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Hubble shows the planet Jupiter in a color combination of ultraviolet wavelengths in a new image.

hubble jupiter jul22 3 flat final.jpg w 1328 InfinityCosmos
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hubble jupiter jul22 3 flat final.jpg w 1328 InfinityCosmos

The recently unveiled image from NASA’s Hubble Space Telescope offers a captivating view of the planet Jupiter in a composite of ultraviolet wavelengths, released to commemorate Jupiter’s opposition, an event when the planet and the Sun are positioned on opposite sides of the sky. This image of the gas giant showcases the famous “Great Red Spot,” a massive storm.

 

Interestingly, while the storm appears red to the human eye, it appears darker in this ultraviolet image. This difference arises from high-altitude haze particles that absorb light at these specific wavelengths. The reddish, undulating polar hazes, on the other hand, absorb slightly less of this ultraviolet light due to variations in particle size, composition, or altitude.

 

The data utilized to construct this ultraviolet image is part of a Hubble proposal focused on investigating Jupiter’s secretive superstorm system. Researchers aim to employ the Hubble data to create 3D cloud structures in Jupiter’s atmosphere, particularly mapping the deep water clouds.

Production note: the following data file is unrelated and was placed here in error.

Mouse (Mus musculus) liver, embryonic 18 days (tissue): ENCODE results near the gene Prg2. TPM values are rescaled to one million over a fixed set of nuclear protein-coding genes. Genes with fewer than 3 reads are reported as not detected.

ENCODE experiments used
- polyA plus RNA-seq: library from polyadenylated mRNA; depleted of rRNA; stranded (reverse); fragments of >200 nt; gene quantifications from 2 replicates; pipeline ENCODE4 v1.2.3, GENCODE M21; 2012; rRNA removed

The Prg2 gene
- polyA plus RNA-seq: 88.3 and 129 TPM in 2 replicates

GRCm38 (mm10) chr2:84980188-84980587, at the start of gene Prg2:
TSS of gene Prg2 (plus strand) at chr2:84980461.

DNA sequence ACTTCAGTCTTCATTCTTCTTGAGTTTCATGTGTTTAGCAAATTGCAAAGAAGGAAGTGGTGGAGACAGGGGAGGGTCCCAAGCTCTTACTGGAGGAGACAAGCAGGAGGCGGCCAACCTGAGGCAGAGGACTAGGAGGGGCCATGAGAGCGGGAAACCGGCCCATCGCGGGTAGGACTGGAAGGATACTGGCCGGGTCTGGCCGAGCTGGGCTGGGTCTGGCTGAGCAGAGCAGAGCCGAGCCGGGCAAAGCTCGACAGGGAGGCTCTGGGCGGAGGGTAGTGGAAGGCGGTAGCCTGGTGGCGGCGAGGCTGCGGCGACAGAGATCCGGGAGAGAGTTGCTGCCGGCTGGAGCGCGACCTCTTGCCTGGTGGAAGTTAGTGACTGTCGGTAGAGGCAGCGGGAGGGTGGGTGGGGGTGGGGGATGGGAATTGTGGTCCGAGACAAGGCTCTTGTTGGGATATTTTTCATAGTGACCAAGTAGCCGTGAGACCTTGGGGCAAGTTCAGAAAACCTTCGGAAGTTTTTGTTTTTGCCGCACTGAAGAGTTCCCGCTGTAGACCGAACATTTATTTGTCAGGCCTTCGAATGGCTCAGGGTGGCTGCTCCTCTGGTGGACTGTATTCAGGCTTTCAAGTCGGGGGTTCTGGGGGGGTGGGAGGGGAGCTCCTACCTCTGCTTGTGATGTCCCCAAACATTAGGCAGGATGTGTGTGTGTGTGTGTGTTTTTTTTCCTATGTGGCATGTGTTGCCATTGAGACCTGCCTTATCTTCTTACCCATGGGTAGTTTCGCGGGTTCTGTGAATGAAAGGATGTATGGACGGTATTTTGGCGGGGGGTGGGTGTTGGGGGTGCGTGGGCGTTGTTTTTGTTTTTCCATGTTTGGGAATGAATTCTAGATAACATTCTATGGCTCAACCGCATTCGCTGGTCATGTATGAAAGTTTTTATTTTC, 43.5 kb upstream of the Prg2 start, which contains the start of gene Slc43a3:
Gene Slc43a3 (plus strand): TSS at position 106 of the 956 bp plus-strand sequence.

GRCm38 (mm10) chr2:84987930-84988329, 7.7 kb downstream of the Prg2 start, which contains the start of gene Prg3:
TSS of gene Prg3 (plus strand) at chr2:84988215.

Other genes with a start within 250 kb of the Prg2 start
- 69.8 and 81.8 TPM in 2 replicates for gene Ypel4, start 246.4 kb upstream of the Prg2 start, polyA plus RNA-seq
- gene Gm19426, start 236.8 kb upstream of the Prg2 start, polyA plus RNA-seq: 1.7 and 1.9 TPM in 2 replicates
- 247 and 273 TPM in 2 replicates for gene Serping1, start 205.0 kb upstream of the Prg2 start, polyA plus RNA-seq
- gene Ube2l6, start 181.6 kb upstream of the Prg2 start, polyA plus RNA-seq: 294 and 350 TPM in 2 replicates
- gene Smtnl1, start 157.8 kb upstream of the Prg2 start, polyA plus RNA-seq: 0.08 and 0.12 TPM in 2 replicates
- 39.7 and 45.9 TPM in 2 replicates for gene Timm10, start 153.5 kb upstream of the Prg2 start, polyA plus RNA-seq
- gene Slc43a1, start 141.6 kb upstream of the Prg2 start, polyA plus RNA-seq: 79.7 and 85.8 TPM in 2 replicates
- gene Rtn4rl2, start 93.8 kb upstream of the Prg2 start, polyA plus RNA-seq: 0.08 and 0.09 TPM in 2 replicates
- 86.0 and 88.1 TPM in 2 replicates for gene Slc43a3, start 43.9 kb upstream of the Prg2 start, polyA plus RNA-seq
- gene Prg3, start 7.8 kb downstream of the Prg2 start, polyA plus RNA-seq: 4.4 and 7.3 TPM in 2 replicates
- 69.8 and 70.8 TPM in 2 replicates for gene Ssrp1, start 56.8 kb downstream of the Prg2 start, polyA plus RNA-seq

Hubble’s legacy in observing the outer planets is extensive, spanning from studying the impacts of Comet Shoemaker-Levy 9 to examining Jupiter’s turbulent storms. Over its decades-long career and from its unique vantage point, Hubble has consistently provided astronomers with valuable data to track the evolution of this dynamic planet.

 

Hubble’s ability to observe in the ultraviolet spectrum allows astronomers to delve into the short, high-energy wavelengths of light beyond human vision. Ultraviolet light reveals a host of fascinating cosmic phenomena, from the radiance of the hottest, youngest stars within local galaxies to insights into the composition, densities, and temperatures of interstellar material, and even the evolution of galaxies.

 

It’s important to note that this image is presented in false-color because the human eye cannot perceive ultraviolet light. Consequently, visible light spectrum colors have been assigned to the images, each captured with different ultraviolet filters, with blue representing F225W, green representing F275W, and red representing F343N.

 

 

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Hubble shows the planet Jupiter in a color combination of ultraviolet wavelengths in a new image.

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